All Of Our Grandmothers

ELIZABETH “OMA” FISHER

She loved us through food. Her's was classic black southern cooking. Her mac and cheese was always there - for any occasion. And, *everyone* loved it. But she made a lot of other amazing things too: sweet potato pie, peach cobbler, green beans with the pork fat in them, shrimp and rice, rice and gravy, collard greens, turnips, pickled beets and...fried chicken. Her fried chicken was the best!


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CARLUCCIA

Whenever Carluccia made beans in pignata, she couldn’t help but to go foraging for wild edible greens. She was hardwired in this way; shelling beans meant autumn, and autumn meant wild greens.


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MRS. LEE SIN

During the invasion, she grew food for her family and rigged up running water through an ingenious use of interconnected hollow bamboo poles. She became known as the smart survivor.


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ANNE AMMITZBØLL

Anne is an Danish adventuress who has spent much of her life exploring the world in search of arts and crafts, new experiences, and foreign cookbooks. Classically trained in cooking at Le Cordon Bleu, from Anne I learned that Danish home cooking is all about pork, potatoes, and cabbage. And in the summer, berries, ærter (shelling peas), and fjordrejer (tiny pink fjord shrimp).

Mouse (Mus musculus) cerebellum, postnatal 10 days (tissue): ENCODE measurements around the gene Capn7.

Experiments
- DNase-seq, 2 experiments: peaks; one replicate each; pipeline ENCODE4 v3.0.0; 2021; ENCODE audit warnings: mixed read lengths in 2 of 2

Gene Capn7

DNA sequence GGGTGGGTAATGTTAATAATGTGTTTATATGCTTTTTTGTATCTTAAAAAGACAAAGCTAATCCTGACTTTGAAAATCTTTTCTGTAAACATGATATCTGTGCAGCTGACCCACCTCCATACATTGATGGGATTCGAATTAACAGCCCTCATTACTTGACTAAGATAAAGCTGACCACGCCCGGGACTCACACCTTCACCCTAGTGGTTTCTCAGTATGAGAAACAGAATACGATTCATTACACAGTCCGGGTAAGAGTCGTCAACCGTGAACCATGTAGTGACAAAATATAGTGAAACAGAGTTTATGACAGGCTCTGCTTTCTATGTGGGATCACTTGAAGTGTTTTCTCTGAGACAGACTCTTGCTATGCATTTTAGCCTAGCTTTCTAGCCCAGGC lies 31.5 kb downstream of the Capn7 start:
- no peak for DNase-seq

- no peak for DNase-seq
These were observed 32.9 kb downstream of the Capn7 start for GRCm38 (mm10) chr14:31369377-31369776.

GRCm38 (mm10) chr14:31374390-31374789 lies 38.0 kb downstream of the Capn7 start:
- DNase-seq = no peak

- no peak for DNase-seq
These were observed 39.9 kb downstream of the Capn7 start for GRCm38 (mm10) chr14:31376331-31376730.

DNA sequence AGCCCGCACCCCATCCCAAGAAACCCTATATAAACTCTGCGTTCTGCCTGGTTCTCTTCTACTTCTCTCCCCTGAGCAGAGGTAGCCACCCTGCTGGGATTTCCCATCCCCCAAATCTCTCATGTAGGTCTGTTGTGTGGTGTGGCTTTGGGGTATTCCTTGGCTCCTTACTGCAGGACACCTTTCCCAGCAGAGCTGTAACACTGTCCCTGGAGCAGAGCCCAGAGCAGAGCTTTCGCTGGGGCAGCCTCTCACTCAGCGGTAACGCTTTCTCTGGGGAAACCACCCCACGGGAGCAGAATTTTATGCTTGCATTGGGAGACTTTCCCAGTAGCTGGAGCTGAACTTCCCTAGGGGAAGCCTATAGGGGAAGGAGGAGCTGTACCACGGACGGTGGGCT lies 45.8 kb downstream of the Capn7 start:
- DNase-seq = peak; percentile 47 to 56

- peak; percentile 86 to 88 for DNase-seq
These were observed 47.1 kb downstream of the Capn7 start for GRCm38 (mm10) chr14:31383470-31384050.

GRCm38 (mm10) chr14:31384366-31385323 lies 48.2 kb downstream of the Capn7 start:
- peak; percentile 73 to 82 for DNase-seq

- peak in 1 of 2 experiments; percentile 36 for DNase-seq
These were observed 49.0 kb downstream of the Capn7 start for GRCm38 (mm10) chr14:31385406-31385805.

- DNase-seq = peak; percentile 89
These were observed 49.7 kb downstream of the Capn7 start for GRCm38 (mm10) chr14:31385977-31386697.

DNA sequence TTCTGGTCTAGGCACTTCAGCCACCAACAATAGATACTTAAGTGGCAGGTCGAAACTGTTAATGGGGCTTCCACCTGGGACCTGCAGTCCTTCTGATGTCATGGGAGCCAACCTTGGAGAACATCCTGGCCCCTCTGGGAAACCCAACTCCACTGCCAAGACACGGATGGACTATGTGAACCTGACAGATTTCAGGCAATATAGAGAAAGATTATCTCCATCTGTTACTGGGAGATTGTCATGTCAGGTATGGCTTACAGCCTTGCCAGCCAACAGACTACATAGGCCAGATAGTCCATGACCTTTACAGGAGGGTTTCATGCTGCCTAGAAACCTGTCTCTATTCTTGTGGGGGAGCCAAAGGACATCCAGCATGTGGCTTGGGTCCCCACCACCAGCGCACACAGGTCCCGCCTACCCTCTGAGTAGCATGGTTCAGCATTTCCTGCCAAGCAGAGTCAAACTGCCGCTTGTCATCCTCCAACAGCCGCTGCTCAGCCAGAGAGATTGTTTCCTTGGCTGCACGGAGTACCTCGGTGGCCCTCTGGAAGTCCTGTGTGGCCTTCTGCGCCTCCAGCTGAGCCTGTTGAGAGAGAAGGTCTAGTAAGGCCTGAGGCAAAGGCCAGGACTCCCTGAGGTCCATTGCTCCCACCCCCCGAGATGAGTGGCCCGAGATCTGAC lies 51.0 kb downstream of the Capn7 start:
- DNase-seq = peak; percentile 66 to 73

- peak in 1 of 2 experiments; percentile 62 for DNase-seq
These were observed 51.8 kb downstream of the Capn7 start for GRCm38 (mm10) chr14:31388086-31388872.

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SUE WHEELER

The only way to get to Lasqueti is by passenger ferry, so you can imagine the surprise when a bear showed up one autumn and started pillaging the island’s apple orchards. Consensus is that it must have floated in on a log.


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USHA

Usha was tender and methodical with her baking. Each day the wooden dough board came out, as did a big knife for cutting butter, and small bowlfuls of ingredients—apples, nuts, plums, and on a rare occasion even chocolate.


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AMBROGINA CAIONE

In 1962 my grandmother began stealing, every other day, from the cash register in my grandfather’s pharmacy.


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MAMMA MARIA

Mamma Maria learnt to cook by her mother’s side. “You just watch and spend time. You lend a hand. Maybe the first time you make a mistake, then the second time you do it right. It’s not that you are “taught.””


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ARMIDA

Armida cooked for an army’s worth of people on Sundays. Thirty or forty locals would come for lunch, bringing goods to exchange with one another, and lingering for hours over her food on long tables set under the olive trees.


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